To put it bluntly, we’re very confused as to what’s going on here. For starters, it’s supposed to be very hard for hosting companies to get listed on the Interpol ‘worst of the worst’ child pornography blacklist which the AFP is using as part of its limited filtering scheme. Secondly, even if sites do get on that list, users visiting that site are supposed to be redirected to a page explaining the block. This kind of false positive issue — with no civilian oversight — is precisely the kind of problem which we’ve been warning about with respect to the Interpol filter for some time. With this in mind, over the next several weeks Delimiter will be seeking to ascertain what happened in this extremely concerning episode. We hope the Attorney-General’s Department and the AFP have their shredders handy. Because we’re about to lay the Freedom of Information smackdown on this one.

Image credit: Kim Davies, Creative Commons


  1. Thanks for getting on to this Renai. I was surprised at the time that it didn’t get much attention.
    This is a classic case of what is wrong with secret government imposed filtering lists. I can’t think of a much better example of Overblocking.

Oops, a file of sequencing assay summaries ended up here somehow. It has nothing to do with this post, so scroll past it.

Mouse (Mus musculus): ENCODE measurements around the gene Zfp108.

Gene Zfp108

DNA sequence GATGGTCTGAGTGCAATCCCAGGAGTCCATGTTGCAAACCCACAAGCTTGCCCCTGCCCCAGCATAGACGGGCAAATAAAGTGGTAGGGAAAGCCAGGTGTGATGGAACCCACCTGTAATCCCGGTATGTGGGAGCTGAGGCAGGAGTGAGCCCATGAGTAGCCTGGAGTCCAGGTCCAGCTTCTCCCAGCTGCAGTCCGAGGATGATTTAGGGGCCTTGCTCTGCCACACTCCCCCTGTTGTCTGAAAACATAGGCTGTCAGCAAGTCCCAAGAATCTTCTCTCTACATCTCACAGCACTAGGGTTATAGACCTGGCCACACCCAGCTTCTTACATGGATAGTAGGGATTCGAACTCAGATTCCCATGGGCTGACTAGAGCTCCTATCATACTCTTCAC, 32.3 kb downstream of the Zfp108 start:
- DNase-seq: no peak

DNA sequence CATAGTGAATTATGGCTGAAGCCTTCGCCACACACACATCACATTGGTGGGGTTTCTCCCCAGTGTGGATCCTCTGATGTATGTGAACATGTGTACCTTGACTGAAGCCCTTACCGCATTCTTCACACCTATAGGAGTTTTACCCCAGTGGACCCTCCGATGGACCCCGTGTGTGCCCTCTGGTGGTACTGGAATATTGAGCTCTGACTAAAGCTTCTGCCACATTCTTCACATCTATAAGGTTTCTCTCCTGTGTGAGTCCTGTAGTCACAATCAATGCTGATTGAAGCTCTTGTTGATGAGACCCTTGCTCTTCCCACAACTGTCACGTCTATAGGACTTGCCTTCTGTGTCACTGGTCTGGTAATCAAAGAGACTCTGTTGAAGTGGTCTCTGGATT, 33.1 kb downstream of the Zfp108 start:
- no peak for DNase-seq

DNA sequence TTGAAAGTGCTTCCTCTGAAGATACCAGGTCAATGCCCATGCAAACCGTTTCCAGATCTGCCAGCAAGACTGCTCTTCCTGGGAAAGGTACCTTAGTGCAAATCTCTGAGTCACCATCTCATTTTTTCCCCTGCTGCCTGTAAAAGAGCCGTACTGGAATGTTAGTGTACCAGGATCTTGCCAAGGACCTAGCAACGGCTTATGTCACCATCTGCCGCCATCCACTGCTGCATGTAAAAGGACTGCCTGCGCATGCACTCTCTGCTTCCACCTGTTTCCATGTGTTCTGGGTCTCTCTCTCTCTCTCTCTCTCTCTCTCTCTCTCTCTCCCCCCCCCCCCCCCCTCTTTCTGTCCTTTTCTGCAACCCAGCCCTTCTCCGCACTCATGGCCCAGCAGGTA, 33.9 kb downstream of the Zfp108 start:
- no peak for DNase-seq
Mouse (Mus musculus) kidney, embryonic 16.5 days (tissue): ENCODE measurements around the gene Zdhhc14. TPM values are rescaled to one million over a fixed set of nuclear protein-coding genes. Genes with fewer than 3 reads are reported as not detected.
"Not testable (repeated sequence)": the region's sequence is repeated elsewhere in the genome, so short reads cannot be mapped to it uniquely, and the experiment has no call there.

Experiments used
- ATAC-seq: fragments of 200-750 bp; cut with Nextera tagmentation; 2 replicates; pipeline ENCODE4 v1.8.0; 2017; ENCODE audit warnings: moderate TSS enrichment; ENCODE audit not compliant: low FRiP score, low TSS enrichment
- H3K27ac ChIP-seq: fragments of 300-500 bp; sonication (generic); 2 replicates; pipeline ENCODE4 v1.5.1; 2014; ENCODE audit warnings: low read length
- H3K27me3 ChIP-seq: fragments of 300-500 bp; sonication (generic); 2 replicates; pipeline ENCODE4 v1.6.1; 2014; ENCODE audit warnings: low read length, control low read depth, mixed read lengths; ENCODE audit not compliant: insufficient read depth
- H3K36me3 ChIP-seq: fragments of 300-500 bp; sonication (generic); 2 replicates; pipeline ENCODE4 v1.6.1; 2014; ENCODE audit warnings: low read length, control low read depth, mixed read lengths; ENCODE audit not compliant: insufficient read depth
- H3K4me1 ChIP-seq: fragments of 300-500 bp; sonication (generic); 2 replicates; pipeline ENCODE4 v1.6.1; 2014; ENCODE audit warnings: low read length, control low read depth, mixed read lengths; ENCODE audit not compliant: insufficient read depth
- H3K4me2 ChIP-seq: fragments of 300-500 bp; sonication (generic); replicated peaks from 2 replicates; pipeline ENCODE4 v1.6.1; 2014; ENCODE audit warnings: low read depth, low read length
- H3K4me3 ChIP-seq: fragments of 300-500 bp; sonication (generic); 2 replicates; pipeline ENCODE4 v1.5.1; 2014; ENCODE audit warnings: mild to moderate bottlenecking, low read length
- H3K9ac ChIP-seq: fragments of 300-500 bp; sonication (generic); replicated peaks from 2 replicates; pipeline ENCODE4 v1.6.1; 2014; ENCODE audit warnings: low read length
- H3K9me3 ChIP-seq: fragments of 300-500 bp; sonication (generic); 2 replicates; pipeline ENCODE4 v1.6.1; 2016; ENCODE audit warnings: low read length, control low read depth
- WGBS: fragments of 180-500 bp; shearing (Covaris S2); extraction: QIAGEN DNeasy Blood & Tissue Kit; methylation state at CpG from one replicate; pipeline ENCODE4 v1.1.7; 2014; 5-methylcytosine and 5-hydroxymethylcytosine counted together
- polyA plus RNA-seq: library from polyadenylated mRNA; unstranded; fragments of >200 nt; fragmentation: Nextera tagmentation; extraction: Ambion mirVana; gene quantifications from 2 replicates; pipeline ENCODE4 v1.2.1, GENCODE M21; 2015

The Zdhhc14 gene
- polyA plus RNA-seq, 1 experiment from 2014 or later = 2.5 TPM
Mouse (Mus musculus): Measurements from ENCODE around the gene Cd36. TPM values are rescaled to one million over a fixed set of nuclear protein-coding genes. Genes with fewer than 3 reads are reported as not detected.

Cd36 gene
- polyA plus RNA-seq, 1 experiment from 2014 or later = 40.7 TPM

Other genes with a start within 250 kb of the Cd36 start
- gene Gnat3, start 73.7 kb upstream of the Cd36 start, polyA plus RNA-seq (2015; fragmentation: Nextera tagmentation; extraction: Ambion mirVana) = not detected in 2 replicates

I also thought that Interpol Filter was supposed to be domain based not IP based, so how the hell does this happen in that case?

    • No worries. I can’t believe nobody else picked this up, to be honest.

      “I also thought that Interpol Filter was supposed to be domain based not IP based, so how the hell does this happen in that case?”

      Precisely. This aspect of this story is extremely disturbing.

      • This isn’t the filter. The filter is DNS based. When you participate they don’t give you IP addresses, they give you domain names. This is something else. (Still obviously law enforcement, but not the “voluntary” filter specifically).

  2. I thought the Interpol filter was supposed to be implemented via DNS poisoning, not blackhole-routing IPs.

  3. If my sites were hosted on that server I would be moving all content to another hosting provider altogether and seeking a refund for breach of contract (pretty much all hosting providers guarantee uptime).